Add barrel aging (which is very common in the style) and the beer gets even more complex, taking on not only the natural contribution of the wood itself, but sometimes intense concentrations of flavor profiles associated with what was in the barrel before it was filled with the already brooding barleywine elixir.
Barleywines are also thick beers. This attribute is known as mouthfeel, and at a minimum, most barleywines are chewy, and can range from just plain heady, to oily and slick, and depending on the alcohol content, can leave “legs” tracing down the sides of the appropriately served snifter as the beer is consumed.
In sum, barleywines provide a very rich, very complex swirling mix of aromas and flavors, in various intensities, a range of alcohol content that can come across as simply detectable and warming to obvious heat, and a you end up with a very pleasurable, slow-sipping drinking experience once you’re used to so much all at once.
Glacier’s 12-day collection of big beer this year includes eight beers conditioned in steel tanks, and the rest conditioned in oak casks from familiar distilleries like Wild Turkey, Jim Beam, Laphroaig, Buffalo Trace, Jack Daniels, and Heaven Hills. A couple of selections come out of “raw” Hungarian oak barrels, and one from American oak barrels from the Beaulieu Vineyards in Napa.
Some in this year’s mix aren’t barleywines, but remain in the big beer category based on strength. This doesn’t mean they should be discounted. Another all-time favorite big beer style of mine is Eisbock, and Glacier’s featuring six of them this year, along with five Russian imperial stouts.
Two different barleywines are featured each day, along with one of two cask conditioned barleywines that are incredibly special. Digging into the vault, the oldest selections (bareleywines actually improve with age up to a point) are a couple of 2015 vintages, and of course, there are at least four new (2021) additions this year.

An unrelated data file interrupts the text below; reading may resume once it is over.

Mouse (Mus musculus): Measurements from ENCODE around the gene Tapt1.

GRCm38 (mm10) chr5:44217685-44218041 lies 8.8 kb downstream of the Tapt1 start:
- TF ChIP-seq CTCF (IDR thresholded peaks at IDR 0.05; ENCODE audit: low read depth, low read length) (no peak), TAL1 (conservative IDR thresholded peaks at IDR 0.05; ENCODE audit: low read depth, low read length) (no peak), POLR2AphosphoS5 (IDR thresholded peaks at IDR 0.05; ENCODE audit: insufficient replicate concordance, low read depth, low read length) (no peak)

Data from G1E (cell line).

Another incredible statistic for me is that this is Glacier’s 21st annual barleywine celebration, attesting even more to Glacier’s devotion to this Alaskan-esh style that I’m so proud of, and you should be too. We’ve got some serious bragging rights when it comes to big, bold winter beers up here.
The choices are daunting, and although I discover my favorites as I drink through them, I always cheat and call the brewer in advance. “The 2017 Eisbock aged in Laphroaig barrels for eleven and a half months releases on day four,” says Glacier brewmaster Drew Weber. “The first year, it was so peaty, it was almost overwhelming. The second year, it tasted pretty darned good, and the third year was right where I wanted the beer to be, so I’m really excited to see how it is this year,” he says.
Drinking all of the beers through all of the 12 days is a challenge, to say the very least. It’s not only a challenge to get to the brewery every day, but the whole thing is a big beer endurance test as well. Just for perspective, I’ve only done the entire flight once in all the years the event’s been happening. I know many others that have done it multiple years, and that makes me feel, well, puny, as big beers go.
To give you an idea of what it felt like the year I did it, I got so accustomed to heading to the brewery every evening after work and on weekends inclusive of the 12 days, that running on booze-fueled autopilot, I showed up on day 13 as well, not even realizing the gig was over. Needless to say, I was having a great time.
I don’t think it’s because Weber’s feeling sorry for me for my one-time faux pas by showing up on day 13, but something is happening on day 13 this year, and its rather special.
“We’re releasing one of the twenty-seven beers in a 22 ounce bomber bottle. We’ll choose the one we think is best. It will be a fancy bottle with a fancy label, so that people can take something home with them for now or to add to their own vintage collection.
Are you up for the challenge? Even if you can’t make every single day and drink every single beer, you’re missing out if you don’t go after what fancies you in the mix. Monitor Facebook and the Glacier Brewhouse web page for the release of the full list of this year’s beers, and get down there for what you want, or what you can handle, whatever applies best for you.